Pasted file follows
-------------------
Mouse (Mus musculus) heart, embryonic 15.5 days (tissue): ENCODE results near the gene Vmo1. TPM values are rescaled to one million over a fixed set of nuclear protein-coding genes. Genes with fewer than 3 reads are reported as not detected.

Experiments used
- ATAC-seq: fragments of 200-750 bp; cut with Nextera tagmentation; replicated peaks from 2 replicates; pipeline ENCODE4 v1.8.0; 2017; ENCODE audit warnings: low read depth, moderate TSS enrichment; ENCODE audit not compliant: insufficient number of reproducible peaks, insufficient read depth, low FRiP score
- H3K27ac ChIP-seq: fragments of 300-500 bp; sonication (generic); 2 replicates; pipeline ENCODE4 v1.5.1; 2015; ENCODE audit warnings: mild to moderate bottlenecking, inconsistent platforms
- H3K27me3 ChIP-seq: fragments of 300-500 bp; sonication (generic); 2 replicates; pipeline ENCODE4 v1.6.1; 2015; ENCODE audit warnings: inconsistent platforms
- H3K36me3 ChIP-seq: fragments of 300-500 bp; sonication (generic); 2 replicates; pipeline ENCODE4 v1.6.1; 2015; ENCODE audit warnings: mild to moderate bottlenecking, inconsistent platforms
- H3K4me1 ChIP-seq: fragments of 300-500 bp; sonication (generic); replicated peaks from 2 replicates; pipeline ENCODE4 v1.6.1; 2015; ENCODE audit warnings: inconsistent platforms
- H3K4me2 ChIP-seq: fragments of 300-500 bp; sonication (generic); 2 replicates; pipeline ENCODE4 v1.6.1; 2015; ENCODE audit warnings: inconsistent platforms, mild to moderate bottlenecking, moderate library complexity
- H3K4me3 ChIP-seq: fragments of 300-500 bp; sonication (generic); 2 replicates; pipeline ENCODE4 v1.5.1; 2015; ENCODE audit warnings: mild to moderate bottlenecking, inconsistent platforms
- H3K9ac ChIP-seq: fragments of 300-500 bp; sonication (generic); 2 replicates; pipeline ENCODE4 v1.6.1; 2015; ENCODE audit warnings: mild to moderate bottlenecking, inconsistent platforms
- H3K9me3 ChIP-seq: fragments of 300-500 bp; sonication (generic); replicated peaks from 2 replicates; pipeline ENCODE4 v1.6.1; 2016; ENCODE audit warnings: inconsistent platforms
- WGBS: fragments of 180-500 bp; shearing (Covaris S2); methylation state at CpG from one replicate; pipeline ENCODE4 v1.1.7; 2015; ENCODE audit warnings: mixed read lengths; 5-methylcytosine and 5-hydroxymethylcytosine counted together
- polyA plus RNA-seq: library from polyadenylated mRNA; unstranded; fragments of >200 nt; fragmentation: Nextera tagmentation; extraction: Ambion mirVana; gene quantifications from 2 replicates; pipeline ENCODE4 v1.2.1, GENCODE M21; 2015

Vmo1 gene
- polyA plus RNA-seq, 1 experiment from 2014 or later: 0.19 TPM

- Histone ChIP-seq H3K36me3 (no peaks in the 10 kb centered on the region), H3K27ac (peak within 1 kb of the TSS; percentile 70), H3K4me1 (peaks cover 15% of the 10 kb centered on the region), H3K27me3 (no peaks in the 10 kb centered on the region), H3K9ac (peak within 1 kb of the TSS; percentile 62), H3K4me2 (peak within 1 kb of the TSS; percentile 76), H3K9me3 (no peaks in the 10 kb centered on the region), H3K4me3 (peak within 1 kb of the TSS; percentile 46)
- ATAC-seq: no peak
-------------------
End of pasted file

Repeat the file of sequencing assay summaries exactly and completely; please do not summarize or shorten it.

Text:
Mouse (Mus musculus) heart, embryonic 15.5 days (tissue): ENCODE results near the gene Vmo1. TPM values are rescaled to one million over a fixed set of nuclear protein-coding genes. Genes with fewer than 3 reads are reported as not detected.

Experiments used
- ATAC-seq: fragments of 200-750 bp; cut with Nextera tagmentation; replicated peaks from 2 replicates; pipeline ENCODE4 v1.8.0; 2017; ENCODE audit warnings: low read depth, moderate TSS enrichment; ENCODE audit not compliant: insufficient number of reproducible peaks, insufficient read depth, low FRiP score
- H3K27ac ChIP-seq: fragments of 300-500 bp; sonication (generic); 2 replicates; pipeline ENCODE4 v1.5.1; 2015; ENCODE audit warnings: mild to moderate bottlenecking, inconsistent platforms
- H3K27me3 ChIP-seq: fragments of 300-500 bp; sonication (generic); 2 replicates; pipeline ENCODE4 v1.6.1; 2015; ENCODE audit warnings: inconsistent platforms
- H3K36me3 ChIP-seq: fragments of 300-500 bp; sonication (generic); 2 replicates; pipeline ENCODE4 v1.6.1; 2015; ENCODE audit warnings: mild to moderate bottlenecking, inconsistent platforms
- H3K4me1 ChIP-seq: fragments of 300-500 bp; sonication (generic); replicated peaks from 2 replicates; pipeline ENCODE4 v1.6.1; 2015; ENCODE audit warnings: inconsistent platforms
- H3K4me2 ChIP-seq: fragments of 300-500 bp; sonication (generic); 2 replicates; pipeline ENCODE4 v1.6.1; 2015; ENCODE audit warnings: inconsistent platforms, mild to moderate bottlenecking, moderate library complexity
- H3K4me3 ChIP-seq: fragments of 300-500 bp; sonication (generic); 2 replicates; pipeline ENCODE4 v1.5.1; 2015; ENCODE audit warnings: mild to moderate bottlenecking, inconsistent platforms
- H3K9ac ChIP-seq: fragments of 300-500 bp; sonication (generic); 2 replicates; pipeline ENCODE4 v1.6.1; 2015; ENCODE audit warnings: mild to moderate bottlenecking, inconsistent platforms
- H3K9me3 ChIP-seq: fragments of 300-500 bp; sonication (generic); replicated peaks from 2 replicates; pipeline ENCODE4 v1.6.1; 2016; ENCODE audit warnings: inconsistent platforms
- WGBS: fragments of 180-500 bp; shearing (Covaris S2); methylation state at CpG from one replicate; pipeline ENCODE4 v1.1.7; 2015; ENCODE audit warnings: mixed read lengths; 5-methylcytosine and 5-hydroxymethylcytosine counted together
- polyA plus RNA-seq: library from polyadenylated mRNA; unstranded; fragments of >200 nt; fragmentation: Nextera tagmentation; extraction: Ambion mirVana; gene quantifications from 2 replicates; pipeline ENCODE4 v1.2.1, GENCODE M21; 2015

Vmo1 gene
- polyA plus RNA-seq, 1 experiment from 2014 or later: 0.19 TPM

- Histone ChIP-seq H3K36me3 (no peaks in the 10 kb centered on the region), H3K27ac (peak within 1 kb of the TSS; percentile 70), H3K4me1 (peaks cover 15% of the 10 kb centered on the region), H3K27me3 (no peaks in the 10 kb centered on the region), H3K9ac (peak within 1 kb of the TSS; percentile 62), H3K4me2 (peak within 1 kb of the TSS; percentile 76), H3K9me3 (no peaks in the 10 kb centered on the region), H3K4me3 (peak within 1 kb of the TSS; percentile 46)
- ATAC-seq: no peak